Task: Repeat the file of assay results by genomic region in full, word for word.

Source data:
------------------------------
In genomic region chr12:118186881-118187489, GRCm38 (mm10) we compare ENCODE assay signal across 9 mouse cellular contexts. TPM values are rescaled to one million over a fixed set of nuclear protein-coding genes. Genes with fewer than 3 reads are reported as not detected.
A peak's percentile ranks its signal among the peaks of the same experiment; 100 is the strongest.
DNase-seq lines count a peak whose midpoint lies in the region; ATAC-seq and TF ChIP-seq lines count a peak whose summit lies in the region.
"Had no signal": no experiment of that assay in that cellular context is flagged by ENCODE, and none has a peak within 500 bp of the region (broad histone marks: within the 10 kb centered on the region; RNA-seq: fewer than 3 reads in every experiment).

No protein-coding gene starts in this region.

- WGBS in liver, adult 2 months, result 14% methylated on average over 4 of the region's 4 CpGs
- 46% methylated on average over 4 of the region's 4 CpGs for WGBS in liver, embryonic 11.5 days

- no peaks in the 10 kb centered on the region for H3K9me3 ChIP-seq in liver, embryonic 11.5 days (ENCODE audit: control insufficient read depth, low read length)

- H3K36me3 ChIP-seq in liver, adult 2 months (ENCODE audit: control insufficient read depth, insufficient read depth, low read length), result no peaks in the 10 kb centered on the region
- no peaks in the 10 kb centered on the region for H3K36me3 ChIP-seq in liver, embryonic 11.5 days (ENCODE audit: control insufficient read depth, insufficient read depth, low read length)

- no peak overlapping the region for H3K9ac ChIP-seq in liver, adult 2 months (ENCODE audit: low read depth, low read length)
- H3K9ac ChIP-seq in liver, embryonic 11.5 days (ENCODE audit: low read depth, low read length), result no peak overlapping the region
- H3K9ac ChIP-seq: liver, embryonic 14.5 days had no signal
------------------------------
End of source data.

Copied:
In genomic region chr12:118186881-118187489, GRCm38 (mm10) we compare ENCODE assay signal across 9 mouse cellular contexts. TPM values are rescaled to one million over a fixed set of nuclear protein-coding genes. Genes with fewer than 3 reads are reported as not detected.
A peak's percentile ranks its signal among the peaks of the same experiment; 100 is the strongest.
DNase-seq lines count a peak whose midpoint lies in the region; ATAC-seq and TF ChIP-seq lines count a peak whose summit lies in the region.
"Had no signal": no experiment of that assay in that cellular context is flagged by ENCODE, and none has a peak within 500 bp of the region (broad histone marks: within the 10 kb centered on the region; RNA-seq: fewer than 3 reads in every experiment).

No protein-coding gene starts in this region.

- WGBS in liver, adult 2 months, result 14% methylated on average over 4 of the region's 4 CpGs
- 46% methylated on average over 4 of the region's 4 CpGs for WGBS in liver, embryonic 11.5 days

- no peaks in the 10 kb centered on the region for H3K9me3 ChIP-seq in liver, embryonic 11.5 days (ENCODE audit: control insufficient read depth, low read length)

- H3K36me3 ChIP-seq in liver, adult 2 months (ENCODE audit: control insufficient read depth, insufficient read depth, low read length), result no peaks in the 10 kb centered on the region
- no peaks in the 10 kb centered on the region for H3K36me3 ChIP-seq in liver, embryonic 11.5 days (ENCODE audit: control insufficient read depth, insufficient read depth, low read length)

- no peak overlapping the region for H3K9ac ChIP-seq in liver, adult 2 months (ENCODE audit: low read depth, low read length)
- H3K9ac ChIP-seq in liver, embryonic 11.5 days (ENCODE audit: low read depth, low read length), result no peak overlapping the region
- H3K9ac ChIP-seq: liver, embryonic 14.5 days had no signal